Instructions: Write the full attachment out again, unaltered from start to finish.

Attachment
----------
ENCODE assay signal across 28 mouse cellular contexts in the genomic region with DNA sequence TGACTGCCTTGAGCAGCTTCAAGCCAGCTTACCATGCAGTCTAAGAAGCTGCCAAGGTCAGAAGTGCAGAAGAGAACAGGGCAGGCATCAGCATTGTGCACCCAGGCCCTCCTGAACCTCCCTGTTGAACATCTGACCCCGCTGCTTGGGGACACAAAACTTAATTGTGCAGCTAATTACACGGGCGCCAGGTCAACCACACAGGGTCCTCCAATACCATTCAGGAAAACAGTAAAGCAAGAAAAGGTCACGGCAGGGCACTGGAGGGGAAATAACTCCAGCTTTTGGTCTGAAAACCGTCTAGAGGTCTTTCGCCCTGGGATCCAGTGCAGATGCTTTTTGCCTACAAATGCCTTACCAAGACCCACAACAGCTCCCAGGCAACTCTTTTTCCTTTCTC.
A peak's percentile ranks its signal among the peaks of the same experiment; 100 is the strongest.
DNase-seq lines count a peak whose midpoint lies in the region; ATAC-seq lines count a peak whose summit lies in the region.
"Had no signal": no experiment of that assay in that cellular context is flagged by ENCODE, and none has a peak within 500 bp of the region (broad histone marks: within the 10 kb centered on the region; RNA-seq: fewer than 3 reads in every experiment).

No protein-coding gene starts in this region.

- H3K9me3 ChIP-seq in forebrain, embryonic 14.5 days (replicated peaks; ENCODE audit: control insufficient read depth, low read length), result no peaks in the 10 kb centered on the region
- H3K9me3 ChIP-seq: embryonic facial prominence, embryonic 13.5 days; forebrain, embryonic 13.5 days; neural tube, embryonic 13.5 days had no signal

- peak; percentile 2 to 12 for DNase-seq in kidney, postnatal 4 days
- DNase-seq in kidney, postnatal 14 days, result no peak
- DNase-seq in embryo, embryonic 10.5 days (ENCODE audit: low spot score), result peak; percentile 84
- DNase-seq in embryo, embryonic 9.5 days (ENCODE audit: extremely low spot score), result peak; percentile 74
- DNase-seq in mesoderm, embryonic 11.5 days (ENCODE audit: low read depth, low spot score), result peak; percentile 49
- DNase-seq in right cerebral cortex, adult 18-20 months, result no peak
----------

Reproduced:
ENCODE assay signal across 28 mouse cellular contexts in the genomic region with DNA sequence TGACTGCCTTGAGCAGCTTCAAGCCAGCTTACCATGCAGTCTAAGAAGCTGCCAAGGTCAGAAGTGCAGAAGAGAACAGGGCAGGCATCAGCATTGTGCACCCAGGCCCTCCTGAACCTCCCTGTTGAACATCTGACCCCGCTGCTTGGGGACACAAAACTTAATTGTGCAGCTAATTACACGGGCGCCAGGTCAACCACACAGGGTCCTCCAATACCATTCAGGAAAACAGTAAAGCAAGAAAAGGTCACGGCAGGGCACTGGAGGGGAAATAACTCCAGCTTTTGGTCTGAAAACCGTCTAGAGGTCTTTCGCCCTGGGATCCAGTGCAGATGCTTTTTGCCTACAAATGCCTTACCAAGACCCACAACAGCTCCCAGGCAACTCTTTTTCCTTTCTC.
A peak's percentile ranks its signal among the peaks of the same experiment; 100 is the strongest.
DNase-seq lines count a peak whose midpoint lies in the region; ATAC-seq lines count a peak whose summit lies in the region.
"Had no signal": no experiment of that assay in that cellular context is flagged by ENCODE, and none has a peak within 500 bp of the region (broad histone marks: within the 10 kb centered on the region; RNA-seq: fewer than 3 reads in every experiment).

No protein-coding gene starts in this region.

- H3K9me3 ChIP-seq in forebrain, embryonic 14.5 days (replicated peaks; ENCODE audit: control insufficient read depth, low read length), result no peaks in the 10 kb centered on the region
- H3K9me3 ChIP-seq: embryonic facial prominence, embryonic 13.5 days; forebrain, embryonic 13.5 days; neural tube, embryonic 13.5 days had no signal

- peak; percentile 2 to 12 for DNase-seq in kidney, postnatal 4 days
- DNase-seq in kidney, postnatal 14 days, result no peak
- DNase-seq in embryo, embryonic 10.5 days (ENCODE audit: low spot score), result peak; percentile 84
- DNase-seq in embryo, embryonic 9.5 days (ENCODE audit: extremely low spot score), result peak; percentile 74
- DNase-seq in mesoderm, embryonic 11.5 days (ENCODE audit: low read depth, low spot score), result peak; percentile 49
- DNase-seq in right cerebral cortex, adult 18-20 months, result no peak